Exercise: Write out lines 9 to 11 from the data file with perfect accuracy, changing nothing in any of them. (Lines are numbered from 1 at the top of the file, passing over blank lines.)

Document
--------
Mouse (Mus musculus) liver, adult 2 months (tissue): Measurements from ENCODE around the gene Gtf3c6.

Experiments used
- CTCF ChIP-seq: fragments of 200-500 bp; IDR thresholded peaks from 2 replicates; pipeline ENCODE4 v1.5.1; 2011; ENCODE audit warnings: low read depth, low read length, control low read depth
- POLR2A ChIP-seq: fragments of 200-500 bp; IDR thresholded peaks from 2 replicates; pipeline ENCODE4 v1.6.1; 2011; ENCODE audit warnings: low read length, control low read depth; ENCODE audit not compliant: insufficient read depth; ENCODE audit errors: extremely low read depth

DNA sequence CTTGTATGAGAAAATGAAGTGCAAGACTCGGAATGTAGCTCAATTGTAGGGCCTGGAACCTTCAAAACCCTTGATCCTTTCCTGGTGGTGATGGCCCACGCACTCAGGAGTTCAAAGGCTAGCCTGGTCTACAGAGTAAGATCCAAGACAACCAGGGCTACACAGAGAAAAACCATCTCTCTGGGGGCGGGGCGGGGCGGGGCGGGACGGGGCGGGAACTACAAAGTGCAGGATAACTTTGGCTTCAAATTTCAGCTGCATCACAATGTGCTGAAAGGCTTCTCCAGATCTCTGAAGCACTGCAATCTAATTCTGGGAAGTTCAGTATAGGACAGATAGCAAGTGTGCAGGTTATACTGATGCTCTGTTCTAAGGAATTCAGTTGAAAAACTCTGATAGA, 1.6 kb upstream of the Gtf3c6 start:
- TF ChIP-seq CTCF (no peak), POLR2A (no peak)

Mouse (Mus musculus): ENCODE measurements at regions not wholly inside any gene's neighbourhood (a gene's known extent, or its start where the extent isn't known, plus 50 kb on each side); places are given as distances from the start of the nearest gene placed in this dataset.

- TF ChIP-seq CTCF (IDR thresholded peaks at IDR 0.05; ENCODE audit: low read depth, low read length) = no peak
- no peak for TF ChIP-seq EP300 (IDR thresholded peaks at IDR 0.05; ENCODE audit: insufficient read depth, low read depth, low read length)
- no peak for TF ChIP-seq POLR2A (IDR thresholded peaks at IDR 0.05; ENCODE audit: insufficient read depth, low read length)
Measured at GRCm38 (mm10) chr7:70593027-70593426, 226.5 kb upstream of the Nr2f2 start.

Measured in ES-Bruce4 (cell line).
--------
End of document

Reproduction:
- no peak for TF ChIP-seq EP300 (IDR thresholded peaks at IDR 0.05; ENCODE audit: insufficient read depth, low read depth, low read length)
- no peak for TF ChIP-seq POLR2A (IDR thresholded peaks at IDR 0.05; ENCODE audit: insufficient read depth, low read length)
Measured at GRCm38 (mm10) chr7:70593027-70593426, 226.5 kb upstream of the Nr2f2 start.